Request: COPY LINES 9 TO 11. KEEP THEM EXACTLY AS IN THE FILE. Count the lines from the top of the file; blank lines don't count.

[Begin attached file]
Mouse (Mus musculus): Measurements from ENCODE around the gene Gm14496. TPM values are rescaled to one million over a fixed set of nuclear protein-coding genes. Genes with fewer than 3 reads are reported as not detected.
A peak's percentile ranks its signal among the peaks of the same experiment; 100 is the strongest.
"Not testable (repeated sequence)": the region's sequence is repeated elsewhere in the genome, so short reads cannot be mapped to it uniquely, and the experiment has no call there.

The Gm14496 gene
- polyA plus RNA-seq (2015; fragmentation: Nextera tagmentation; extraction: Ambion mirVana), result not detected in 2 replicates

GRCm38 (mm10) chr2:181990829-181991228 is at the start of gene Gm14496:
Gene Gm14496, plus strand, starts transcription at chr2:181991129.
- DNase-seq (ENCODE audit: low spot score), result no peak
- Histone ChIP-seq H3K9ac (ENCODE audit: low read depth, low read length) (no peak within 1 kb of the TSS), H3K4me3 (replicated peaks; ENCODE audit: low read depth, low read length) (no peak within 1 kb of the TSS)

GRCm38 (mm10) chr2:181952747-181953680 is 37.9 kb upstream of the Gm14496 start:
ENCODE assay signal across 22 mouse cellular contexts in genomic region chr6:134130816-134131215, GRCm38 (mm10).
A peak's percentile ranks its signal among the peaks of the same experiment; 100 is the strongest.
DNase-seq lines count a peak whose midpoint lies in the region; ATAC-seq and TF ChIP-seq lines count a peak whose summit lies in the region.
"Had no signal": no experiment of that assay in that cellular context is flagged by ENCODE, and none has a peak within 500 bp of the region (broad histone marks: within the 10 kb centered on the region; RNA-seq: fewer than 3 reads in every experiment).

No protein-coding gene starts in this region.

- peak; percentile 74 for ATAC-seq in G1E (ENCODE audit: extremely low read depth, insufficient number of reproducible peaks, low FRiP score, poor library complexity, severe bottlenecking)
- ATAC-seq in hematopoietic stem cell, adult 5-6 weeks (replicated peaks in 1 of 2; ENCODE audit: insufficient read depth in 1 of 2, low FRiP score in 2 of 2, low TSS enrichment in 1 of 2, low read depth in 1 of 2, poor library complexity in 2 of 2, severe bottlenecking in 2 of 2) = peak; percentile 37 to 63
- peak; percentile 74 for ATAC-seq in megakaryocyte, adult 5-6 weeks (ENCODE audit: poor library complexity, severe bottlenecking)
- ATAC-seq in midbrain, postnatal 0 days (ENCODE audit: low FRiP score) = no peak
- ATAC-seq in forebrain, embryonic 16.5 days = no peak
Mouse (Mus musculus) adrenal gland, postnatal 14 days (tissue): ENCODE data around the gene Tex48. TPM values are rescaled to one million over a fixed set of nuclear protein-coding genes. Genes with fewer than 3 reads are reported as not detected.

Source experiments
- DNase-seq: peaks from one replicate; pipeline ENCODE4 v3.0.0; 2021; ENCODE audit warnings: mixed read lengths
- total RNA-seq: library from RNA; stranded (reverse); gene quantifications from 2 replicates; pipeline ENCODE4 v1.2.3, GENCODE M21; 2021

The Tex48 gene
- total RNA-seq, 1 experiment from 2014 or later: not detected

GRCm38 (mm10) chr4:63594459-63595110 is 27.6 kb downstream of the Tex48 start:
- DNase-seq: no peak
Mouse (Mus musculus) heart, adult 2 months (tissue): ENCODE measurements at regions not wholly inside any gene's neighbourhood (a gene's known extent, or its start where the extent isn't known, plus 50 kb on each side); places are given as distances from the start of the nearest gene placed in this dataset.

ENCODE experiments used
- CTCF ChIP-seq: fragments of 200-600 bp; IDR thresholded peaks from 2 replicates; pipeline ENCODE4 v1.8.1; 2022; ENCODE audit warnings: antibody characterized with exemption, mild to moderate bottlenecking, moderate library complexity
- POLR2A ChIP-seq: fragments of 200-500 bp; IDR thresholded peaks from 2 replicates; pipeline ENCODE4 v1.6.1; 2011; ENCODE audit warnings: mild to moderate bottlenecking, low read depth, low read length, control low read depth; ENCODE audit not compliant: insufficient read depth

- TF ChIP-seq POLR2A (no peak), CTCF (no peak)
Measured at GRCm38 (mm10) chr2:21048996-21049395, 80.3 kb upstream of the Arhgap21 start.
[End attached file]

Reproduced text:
- Histone ChIP-seq H3K9ac (ENCODE audit: low read depth, low read length) (no peak within 1 kb of the TSS), H3K4me3 (replicated peaks; ENCODE audit: low read depth, low read length) (no peak within 1 kb of the TSS)

GRCm38 (mm10) chr2:181952747-181953680 is 37.9 kb upstream of the Gm14496 start:
ENCODE assay signal across 22 mouse cellular contexts in genomic region chr6:134130816-134131215, GRCm38 (mm10).